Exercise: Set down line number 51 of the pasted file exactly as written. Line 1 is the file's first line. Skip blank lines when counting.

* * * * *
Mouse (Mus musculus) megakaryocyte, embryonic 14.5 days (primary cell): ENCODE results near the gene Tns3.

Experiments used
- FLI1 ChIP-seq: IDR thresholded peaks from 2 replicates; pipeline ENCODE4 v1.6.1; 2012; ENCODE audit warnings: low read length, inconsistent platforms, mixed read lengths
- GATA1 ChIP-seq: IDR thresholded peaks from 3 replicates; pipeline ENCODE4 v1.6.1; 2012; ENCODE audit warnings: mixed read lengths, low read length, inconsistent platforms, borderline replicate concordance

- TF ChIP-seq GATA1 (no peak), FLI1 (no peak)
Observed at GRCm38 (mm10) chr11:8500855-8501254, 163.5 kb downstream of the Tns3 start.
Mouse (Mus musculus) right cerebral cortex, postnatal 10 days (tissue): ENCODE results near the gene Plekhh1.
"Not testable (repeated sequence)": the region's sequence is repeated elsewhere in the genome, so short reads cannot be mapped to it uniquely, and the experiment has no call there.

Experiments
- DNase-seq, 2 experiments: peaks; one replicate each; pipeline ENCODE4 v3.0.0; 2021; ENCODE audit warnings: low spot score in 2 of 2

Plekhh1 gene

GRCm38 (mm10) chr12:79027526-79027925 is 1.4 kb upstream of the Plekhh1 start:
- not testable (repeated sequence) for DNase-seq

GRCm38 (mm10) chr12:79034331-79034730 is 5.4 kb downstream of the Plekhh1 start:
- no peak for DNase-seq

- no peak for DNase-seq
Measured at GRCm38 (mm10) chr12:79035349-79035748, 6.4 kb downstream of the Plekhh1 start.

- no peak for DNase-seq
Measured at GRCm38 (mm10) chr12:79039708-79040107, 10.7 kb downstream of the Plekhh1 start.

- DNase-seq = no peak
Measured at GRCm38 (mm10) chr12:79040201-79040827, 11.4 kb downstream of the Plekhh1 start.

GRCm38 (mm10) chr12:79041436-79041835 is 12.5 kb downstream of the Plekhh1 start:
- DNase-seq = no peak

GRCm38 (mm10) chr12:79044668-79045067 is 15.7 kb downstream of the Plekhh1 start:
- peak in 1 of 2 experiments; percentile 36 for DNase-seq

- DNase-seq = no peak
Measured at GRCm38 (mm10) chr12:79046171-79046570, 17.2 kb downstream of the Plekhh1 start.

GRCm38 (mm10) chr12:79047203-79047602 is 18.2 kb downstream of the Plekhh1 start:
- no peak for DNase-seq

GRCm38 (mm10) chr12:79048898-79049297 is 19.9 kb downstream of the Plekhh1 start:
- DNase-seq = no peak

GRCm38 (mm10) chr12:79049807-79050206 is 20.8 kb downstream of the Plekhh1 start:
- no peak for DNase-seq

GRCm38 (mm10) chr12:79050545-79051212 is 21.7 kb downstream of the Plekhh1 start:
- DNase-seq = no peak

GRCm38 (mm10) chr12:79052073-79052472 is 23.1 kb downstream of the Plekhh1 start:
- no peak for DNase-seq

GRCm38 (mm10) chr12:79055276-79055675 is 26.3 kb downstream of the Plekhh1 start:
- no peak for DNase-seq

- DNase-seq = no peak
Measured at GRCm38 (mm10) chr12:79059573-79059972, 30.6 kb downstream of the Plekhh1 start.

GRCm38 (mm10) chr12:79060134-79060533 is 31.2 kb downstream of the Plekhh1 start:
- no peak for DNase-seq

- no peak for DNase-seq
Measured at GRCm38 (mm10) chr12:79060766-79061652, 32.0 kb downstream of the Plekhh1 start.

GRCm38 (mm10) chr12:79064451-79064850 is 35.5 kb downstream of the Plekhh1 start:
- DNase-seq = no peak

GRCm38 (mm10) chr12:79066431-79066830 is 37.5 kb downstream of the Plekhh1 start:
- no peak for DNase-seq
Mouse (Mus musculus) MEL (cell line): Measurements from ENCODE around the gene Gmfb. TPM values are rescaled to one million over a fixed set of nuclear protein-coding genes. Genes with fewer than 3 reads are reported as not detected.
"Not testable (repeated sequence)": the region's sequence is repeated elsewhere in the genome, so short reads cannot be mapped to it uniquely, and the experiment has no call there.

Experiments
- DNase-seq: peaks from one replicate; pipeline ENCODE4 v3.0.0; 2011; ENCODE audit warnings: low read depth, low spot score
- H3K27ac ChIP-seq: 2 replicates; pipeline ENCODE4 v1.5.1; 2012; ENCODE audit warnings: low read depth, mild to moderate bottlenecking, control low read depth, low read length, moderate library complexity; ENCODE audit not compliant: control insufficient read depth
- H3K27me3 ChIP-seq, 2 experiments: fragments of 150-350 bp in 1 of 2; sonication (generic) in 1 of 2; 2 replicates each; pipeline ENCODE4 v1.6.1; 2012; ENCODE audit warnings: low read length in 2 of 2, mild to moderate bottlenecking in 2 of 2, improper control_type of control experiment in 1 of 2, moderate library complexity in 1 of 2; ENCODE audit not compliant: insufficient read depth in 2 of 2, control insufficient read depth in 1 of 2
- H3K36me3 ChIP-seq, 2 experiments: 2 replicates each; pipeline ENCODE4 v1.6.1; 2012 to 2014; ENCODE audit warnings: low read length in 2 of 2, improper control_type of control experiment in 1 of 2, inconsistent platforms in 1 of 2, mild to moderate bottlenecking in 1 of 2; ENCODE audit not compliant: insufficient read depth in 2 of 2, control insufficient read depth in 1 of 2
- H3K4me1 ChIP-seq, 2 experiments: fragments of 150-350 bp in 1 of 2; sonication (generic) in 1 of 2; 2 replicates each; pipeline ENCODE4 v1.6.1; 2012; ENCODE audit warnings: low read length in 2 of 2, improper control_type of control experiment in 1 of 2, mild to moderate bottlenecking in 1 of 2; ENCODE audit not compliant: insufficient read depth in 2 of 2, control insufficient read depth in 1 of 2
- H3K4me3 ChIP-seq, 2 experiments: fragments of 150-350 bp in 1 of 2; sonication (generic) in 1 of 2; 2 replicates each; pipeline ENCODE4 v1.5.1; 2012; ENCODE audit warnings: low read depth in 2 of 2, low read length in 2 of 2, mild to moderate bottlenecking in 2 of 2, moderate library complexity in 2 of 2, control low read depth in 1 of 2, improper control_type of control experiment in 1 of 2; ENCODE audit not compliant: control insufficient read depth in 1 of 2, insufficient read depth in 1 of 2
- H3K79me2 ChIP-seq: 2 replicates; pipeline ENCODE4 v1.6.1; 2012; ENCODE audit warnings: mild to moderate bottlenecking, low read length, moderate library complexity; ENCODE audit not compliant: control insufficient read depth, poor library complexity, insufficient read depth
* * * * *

"Not testable (repeated sequence)": the region's sequence is repeated elsewhere in the genome, so short reads cannot be mapped to it uniquely, and the experiment has no call there.